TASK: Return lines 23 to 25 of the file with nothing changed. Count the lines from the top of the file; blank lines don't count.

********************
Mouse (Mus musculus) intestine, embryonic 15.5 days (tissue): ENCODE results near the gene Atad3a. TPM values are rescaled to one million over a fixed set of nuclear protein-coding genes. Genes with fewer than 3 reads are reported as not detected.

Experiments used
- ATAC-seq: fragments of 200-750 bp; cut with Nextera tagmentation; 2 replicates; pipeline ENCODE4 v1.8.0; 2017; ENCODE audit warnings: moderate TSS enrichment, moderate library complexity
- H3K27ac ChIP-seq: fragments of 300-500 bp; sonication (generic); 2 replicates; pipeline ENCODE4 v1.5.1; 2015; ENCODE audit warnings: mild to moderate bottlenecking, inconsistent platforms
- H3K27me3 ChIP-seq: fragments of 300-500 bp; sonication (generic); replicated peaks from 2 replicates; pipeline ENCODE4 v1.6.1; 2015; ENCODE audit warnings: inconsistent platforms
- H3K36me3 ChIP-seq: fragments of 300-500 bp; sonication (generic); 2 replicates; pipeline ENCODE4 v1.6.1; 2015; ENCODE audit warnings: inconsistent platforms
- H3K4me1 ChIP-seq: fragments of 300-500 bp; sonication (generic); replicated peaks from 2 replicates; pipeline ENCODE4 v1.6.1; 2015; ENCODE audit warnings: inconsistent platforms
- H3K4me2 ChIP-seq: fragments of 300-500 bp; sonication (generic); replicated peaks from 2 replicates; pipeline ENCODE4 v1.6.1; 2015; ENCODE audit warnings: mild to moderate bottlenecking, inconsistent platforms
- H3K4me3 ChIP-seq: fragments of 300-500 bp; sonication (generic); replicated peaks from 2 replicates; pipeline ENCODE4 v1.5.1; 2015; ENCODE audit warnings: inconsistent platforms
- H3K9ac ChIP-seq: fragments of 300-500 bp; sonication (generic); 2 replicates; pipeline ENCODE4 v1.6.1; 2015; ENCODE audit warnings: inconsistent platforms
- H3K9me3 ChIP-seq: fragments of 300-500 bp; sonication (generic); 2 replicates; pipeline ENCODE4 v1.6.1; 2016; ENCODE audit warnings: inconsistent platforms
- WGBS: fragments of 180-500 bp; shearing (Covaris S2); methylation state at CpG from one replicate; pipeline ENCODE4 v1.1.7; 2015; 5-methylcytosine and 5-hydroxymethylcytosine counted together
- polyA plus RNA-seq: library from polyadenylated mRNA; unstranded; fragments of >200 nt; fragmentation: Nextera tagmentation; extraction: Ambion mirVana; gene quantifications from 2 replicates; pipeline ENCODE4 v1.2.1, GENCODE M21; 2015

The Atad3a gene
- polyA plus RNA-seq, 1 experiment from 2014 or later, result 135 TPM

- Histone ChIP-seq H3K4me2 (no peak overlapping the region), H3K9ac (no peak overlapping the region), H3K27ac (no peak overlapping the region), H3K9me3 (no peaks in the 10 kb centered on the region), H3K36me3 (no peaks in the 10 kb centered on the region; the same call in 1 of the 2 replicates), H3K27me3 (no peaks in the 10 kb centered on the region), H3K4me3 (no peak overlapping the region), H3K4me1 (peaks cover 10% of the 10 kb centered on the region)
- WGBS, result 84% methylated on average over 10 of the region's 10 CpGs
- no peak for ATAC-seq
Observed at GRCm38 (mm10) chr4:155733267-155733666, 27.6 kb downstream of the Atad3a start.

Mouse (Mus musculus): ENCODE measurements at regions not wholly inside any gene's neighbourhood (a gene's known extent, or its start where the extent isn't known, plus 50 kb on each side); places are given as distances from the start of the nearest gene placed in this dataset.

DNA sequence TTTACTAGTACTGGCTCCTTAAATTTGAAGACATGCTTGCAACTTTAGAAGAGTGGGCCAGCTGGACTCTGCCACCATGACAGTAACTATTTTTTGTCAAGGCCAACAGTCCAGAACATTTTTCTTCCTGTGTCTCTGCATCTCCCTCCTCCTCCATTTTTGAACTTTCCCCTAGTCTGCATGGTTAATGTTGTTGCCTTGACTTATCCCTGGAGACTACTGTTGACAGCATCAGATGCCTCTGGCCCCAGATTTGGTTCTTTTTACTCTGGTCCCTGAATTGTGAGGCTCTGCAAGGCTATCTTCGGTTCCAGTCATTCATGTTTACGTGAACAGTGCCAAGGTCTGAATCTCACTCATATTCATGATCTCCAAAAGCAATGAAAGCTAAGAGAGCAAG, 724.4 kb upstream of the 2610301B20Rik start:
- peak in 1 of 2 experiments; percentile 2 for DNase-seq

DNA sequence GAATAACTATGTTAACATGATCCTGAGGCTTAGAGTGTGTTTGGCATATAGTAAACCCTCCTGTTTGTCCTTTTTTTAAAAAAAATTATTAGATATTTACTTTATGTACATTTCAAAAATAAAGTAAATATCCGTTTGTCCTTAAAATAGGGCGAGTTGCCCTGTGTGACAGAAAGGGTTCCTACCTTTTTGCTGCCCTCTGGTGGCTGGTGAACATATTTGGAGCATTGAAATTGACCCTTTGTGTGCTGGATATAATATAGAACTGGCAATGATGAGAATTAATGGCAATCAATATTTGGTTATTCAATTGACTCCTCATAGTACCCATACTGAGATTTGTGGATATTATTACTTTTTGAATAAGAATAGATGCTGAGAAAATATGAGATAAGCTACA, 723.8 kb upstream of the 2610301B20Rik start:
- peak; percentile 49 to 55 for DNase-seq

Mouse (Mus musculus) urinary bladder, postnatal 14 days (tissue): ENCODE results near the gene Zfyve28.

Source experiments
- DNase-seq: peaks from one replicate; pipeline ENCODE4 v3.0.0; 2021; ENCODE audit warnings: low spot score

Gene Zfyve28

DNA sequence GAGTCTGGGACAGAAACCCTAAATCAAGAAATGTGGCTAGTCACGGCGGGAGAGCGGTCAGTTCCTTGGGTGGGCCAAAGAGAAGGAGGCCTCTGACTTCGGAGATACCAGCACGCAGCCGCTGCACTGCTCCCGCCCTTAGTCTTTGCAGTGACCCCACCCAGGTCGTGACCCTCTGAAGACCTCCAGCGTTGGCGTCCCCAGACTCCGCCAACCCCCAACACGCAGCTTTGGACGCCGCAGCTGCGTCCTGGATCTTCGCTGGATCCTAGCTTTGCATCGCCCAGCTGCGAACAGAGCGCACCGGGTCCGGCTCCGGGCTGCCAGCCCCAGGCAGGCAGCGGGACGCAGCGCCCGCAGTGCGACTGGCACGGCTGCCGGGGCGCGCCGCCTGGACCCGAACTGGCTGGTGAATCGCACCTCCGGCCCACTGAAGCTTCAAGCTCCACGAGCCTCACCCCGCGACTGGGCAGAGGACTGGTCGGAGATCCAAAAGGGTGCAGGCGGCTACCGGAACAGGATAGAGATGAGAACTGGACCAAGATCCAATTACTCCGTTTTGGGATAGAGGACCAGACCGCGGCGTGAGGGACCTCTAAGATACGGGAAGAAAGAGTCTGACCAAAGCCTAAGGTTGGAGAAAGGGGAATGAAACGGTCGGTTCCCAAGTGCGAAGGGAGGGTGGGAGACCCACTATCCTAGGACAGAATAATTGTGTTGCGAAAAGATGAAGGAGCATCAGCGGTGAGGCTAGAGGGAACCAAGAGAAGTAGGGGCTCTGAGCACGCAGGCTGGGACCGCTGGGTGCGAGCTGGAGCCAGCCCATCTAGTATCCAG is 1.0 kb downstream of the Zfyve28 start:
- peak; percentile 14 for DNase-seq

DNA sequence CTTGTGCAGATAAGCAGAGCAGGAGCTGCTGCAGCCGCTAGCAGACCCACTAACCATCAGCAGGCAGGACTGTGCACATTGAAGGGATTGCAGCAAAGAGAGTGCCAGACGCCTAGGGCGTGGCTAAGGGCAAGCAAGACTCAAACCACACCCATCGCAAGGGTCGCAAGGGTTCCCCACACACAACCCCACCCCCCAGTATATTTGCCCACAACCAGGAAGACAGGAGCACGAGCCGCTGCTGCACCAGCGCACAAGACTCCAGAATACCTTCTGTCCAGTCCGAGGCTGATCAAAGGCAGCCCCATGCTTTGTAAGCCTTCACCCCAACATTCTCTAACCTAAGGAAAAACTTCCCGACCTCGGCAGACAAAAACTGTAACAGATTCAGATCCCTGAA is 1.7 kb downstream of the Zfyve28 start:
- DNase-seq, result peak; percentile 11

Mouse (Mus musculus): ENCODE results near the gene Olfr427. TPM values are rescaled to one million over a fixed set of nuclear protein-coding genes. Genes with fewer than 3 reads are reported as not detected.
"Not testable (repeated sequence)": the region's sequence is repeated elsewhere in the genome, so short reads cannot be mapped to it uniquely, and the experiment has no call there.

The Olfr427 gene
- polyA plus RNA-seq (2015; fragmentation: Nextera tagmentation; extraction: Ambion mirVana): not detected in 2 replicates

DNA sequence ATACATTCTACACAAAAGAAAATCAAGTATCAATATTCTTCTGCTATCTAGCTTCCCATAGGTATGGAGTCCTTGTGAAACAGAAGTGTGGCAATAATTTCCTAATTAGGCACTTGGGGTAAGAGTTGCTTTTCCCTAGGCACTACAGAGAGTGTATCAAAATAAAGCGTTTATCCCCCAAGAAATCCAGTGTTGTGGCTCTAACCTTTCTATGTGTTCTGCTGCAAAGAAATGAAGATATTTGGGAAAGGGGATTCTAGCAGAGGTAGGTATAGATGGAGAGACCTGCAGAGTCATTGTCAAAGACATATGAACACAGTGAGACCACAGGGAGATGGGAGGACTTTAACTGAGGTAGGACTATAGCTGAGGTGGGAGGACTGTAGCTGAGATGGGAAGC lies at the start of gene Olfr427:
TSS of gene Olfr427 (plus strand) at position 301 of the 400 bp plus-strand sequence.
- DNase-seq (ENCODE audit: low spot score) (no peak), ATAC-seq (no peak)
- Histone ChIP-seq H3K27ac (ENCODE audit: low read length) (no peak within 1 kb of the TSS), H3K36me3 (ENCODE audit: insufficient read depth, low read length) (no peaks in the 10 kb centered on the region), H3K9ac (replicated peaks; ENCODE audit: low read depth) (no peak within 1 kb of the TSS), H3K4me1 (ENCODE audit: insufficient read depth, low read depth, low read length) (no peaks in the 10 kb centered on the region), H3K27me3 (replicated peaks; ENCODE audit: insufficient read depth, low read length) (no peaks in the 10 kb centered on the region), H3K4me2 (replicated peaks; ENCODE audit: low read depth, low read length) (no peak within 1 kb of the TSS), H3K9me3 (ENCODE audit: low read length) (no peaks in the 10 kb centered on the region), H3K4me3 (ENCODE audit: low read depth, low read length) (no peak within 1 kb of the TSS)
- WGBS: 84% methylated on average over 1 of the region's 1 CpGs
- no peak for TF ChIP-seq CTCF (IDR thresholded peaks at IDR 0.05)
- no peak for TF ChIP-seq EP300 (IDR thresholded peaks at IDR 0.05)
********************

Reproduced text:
DNA sequence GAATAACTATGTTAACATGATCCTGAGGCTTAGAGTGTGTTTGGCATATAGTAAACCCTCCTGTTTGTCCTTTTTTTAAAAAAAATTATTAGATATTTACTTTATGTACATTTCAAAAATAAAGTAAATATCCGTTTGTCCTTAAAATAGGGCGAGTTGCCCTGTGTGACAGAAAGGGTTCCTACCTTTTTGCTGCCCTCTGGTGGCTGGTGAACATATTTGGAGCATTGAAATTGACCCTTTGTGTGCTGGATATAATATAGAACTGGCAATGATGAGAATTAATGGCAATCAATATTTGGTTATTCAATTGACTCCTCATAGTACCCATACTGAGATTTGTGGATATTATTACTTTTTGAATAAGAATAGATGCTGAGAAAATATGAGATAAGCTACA, 723.8 kb upstream of the 2610301B20Rik start:
- peak; percentile 49 to 55 for DNase-seq

Mouse (Mus musculus) urinary bladder, postnatal 14 days (tissue): ENCODE results near the gene Zfyve28.